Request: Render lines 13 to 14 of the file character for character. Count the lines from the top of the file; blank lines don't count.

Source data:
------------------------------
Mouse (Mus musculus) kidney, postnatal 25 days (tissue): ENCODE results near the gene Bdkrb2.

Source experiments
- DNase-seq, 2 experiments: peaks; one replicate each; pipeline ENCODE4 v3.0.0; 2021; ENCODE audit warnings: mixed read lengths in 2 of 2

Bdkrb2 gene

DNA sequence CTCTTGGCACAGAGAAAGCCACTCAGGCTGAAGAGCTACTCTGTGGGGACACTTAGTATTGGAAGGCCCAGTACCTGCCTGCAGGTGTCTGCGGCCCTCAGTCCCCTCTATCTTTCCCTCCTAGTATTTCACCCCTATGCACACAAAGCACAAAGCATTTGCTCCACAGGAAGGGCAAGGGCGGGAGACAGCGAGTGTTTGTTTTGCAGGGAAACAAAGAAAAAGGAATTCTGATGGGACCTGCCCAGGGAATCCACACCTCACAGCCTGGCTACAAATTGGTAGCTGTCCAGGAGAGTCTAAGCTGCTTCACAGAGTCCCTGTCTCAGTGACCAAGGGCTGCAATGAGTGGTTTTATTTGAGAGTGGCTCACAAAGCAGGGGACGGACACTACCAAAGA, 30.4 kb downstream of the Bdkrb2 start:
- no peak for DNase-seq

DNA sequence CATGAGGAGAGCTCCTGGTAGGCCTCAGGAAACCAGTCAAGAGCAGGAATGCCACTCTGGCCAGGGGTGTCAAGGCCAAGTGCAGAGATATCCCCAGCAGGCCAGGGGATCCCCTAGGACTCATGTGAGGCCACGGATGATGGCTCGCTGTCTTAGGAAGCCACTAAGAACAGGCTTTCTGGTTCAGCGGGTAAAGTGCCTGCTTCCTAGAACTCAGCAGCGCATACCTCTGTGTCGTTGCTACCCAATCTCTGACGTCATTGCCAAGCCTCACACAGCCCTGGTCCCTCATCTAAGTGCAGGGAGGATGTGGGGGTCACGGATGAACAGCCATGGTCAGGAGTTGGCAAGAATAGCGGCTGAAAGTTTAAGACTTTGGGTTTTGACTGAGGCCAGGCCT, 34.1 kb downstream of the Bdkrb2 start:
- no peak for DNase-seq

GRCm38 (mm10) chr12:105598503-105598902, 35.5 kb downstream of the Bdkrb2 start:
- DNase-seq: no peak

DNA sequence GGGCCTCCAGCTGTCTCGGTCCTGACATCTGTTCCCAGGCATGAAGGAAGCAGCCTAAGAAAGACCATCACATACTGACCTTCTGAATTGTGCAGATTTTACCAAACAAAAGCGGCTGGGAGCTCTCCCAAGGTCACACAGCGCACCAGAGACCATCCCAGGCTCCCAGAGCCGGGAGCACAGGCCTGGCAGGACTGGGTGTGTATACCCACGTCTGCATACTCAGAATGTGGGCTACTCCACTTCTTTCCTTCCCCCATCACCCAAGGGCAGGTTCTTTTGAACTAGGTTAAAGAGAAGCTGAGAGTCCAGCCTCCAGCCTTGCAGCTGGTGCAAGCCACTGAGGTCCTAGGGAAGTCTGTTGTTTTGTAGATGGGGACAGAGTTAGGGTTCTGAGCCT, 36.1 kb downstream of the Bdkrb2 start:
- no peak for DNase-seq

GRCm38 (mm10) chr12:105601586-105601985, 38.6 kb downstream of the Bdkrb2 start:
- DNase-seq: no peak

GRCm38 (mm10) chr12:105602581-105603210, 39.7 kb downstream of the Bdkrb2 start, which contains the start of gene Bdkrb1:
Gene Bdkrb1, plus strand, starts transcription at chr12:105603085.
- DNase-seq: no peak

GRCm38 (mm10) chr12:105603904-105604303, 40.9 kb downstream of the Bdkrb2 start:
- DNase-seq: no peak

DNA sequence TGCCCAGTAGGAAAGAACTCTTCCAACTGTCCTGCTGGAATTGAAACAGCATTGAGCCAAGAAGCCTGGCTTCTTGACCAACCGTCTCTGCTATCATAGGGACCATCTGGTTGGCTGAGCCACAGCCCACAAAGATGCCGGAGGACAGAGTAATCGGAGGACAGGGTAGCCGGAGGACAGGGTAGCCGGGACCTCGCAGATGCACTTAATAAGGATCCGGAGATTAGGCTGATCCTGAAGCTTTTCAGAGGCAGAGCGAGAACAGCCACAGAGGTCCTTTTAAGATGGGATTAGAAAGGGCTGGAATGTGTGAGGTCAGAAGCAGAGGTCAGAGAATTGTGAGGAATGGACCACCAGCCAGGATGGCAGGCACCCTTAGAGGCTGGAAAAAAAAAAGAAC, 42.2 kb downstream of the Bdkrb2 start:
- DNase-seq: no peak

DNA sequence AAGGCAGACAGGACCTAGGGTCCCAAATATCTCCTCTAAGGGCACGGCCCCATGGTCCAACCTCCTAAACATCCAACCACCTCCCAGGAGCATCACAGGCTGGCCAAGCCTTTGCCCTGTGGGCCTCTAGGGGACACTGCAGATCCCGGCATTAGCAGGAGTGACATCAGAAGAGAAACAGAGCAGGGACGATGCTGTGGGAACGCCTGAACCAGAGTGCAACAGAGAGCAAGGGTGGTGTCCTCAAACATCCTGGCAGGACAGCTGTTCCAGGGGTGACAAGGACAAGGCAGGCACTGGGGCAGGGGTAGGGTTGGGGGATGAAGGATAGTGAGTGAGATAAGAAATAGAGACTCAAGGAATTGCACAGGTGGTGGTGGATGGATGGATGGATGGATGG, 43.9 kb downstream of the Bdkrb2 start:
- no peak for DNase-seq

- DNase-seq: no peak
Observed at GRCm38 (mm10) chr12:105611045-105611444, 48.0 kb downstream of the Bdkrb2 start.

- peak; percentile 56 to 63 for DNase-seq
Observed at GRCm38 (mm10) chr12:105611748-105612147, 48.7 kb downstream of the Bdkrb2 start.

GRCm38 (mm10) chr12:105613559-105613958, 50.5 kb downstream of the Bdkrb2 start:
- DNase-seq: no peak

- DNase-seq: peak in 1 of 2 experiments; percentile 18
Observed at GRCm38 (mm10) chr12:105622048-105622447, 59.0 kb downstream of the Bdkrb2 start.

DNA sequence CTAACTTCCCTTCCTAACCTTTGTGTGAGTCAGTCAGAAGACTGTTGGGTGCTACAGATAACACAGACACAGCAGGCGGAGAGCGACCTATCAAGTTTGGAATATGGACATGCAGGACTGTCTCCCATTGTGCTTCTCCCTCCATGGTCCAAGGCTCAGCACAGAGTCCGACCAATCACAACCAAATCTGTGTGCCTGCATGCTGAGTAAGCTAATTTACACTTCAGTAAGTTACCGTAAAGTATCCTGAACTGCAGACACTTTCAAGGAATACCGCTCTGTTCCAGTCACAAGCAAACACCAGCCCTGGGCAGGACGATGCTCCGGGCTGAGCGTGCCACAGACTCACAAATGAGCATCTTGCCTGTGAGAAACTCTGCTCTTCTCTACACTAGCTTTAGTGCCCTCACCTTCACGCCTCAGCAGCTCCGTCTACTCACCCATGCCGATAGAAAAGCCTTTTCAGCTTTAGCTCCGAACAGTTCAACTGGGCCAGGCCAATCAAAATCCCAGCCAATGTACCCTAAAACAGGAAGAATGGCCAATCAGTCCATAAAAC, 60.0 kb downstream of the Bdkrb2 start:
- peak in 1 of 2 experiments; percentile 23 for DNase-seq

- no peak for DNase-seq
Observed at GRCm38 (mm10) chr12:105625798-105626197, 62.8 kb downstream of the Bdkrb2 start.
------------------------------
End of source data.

GRCm38 (mm10) chr12:105601586-105601985, 38.6 kb downstream of the Bdkrb2 start:
- DNase-seq: no peak